In fact learning in general should be more about learning for the sake of learning then for the mark. However, that is not the case. I think that many of us rely on marks because that is just how it was always done. But I think this is the most dangerous statement and thinking to be had. If we always did something the same way we would be stuck in the stone age.

    We need to question why we do things and then keep the components that are meaningful and useful.

    Grades, test, exams have a purpose but they are not the end all to be all, or the majority of our learning/telling of our understanding.

    Just some thoughts.

    Reply
  2. Jason Wigmore
    Jason Wigmore
    | |

    Thanks for posting such a light hearted post on a topic that causes much debate, some times heated.
    The constant need for marks, an end point to learning clouds some ability to see the value in allowing students the time and space to explore and learn through various forms that we are seeing more of now (i.e Problem based learning, Genius Hour, Coding etc.)
    If you can’t give a task a mark out of 10, that does not mean it has no value. We need to move beyond the need to a spreadsheet full of data points to prove student learning.
    Maybe we can learn something from those jocks and artists.

    Reply
  3. Erin Little
    Erin Little
    | |

    I loved reading this post. I’m not going to get into the whole marks debate; it comes down to intrinsic motivation. Marks are extrinsic. If we want kids to love learning, that’s what we should help them do.

    If I ran the world, our school would follow the Sudbury Valley Model. I don’t know if that would suit everyone, but I suspect if would if everyone started out there and weren’t conditioned by the current system first.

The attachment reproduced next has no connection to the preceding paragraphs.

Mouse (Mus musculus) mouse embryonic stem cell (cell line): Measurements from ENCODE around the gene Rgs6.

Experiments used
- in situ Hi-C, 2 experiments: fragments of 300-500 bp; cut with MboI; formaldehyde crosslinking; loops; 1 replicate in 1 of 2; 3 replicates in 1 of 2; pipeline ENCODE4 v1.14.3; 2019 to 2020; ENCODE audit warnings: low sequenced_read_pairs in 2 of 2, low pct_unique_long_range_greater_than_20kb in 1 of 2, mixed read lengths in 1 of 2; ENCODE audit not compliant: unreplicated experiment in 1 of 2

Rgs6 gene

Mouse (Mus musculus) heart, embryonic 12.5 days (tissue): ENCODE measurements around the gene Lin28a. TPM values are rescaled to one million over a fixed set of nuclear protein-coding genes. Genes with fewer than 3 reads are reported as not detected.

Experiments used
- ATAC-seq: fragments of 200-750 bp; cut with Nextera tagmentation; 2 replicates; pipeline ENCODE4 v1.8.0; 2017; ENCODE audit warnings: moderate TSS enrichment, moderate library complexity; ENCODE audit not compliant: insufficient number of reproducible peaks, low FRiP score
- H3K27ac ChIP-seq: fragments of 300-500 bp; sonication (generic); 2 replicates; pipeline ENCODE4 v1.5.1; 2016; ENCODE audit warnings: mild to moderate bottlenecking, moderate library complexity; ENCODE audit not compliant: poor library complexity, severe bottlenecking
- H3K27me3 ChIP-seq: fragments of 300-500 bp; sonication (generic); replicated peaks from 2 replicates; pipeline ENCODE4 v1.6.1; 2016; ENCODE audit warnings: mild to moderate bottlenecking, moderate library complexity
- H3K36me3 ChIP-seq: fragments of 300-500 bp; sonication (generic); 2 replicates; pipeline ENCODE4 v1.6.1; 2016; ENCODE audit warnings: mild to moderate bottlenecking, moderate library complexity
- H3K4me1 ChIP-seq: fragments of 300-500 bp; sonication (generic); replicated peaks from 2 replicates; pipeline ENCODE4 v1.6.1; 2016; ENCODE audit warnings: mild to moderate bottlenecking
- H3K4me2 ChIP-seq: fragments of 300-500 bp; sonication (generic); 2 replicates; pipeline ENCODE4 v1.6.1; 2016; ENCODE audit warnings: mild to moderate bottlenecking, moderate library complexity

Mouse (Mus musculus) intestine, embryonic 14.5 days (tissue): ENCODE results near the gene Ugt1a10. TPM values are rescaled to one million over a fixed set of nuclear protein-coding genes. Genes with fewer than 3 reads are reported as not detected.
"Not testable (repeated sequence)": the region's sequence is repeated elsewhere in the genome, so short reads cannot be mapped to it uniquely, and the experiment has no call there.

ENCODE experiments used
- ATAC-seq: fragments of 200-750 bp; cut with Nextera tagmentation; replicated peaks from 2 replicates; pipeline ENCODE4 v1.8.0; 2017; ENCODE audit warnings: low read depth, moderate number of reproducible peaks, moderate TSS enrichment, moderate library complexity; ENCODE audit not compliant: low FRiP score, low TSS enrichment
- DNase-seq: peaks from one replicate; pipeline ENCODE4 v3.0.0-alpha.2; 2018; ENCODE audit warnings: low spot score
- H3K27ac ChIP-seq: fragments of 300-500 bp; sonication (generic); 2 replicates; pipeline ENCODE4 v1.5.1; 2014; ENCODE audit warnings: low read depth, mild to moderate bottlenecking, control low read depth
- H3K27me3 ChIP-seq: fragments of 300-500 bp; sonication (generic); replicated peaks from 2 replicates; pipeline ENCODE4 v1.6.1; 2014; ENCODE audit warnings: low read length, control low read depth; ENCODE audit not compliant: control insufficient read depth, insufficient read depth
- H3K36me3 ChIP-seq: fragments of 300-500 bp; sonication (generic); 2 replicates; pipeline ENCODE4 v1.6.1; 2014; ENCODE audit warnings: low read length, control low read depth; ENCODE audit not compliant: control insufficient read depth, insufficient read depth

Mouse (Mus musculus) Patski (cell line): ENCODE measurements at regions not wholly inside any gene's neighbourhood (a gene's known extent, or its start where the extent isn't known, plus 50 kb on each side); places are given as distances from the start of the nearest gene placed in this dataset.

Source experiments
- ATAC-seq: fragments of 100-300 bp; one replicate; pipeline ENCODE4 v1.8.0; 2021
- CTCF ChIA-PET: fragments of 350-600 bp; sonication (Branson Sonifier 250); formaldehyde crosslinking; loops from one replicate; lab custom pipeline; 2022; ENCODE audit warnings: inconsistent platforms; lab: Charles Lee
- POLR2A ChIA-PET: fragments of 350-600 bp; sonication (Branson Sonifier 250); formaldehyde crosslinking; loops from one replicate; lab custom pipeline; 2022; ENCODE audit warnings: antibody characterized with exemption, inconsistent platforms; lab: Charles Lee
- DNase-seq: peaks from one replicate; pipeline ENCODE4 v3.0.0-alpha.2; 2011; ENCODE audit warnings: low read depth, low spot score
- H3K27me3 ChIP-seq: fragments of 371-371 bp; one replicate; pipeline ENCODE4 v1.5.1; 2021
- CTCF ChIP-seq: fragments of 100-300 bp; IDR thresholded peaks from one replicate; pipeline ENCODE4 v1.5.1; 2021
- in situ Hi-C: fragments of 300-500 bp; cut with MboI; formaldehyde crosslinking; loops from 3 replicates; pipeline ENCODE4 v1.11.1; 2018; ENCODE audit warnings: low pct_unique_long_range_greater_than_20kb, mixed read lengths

Check out my post on the Joy of Learning sometime. Or Let’s Stop Pretending (I should have challenged you to respond).

    Reply
  4. Jon Orr
    Jon Orr
    | |

    Brian,
    Good insights here! I’m definitely a fan of more feedback in the right places instead of marks.
    And totally agree with Jonathan that marks, tests, exams have a purpose but are not the be all end all.
    I’d like to offer the hybrid!!!! We still have to assign a mark at the end.
    I like the mark as a record of mastery…. “Hey kid you did it, you are aces on that skill” I feel the need to tell them that they’ve hit our success criteria dead on. The level 4 is really for me…. To remember come mark time what they have achieved on that skill.
    I have about 40 skills in grade 9 and don’t really want to remember each kids 40 skills. 
    Every skill a kid gets lower than a level 4…. We give them feedback only. While I record a level for their achievement in my notes. They just see the feedback and know they haven’t mastered yet. 
    This is the power of no marks! All skills are in flux until the end of the course.  
    To the kid it appears they don’t get marks until they mastered…. To me I have a record of 40 specific skills for each kid. 
    By the way, I would love to toss away exams!!!

    Reply
    1. Jonathan so
      Jonathan so
      | |

      John I do something very similar in grade 2 but something keeps nagging me. In my MEd I was told by a prof. If I didn’t get an A then he was doing something wrong. That got me really thinking we’ll then what’s the point of the mark, shouldn’t we all get A’s and go home?

      I mean I get what you say about reaching a target but can’t that be defined as hey you got it? Also in Ontario doesn’t an A mean you achieved more then the standard? But isn’t there always more that we can be learning? Just food for thought.

      I am also with you on no exams.

      Reply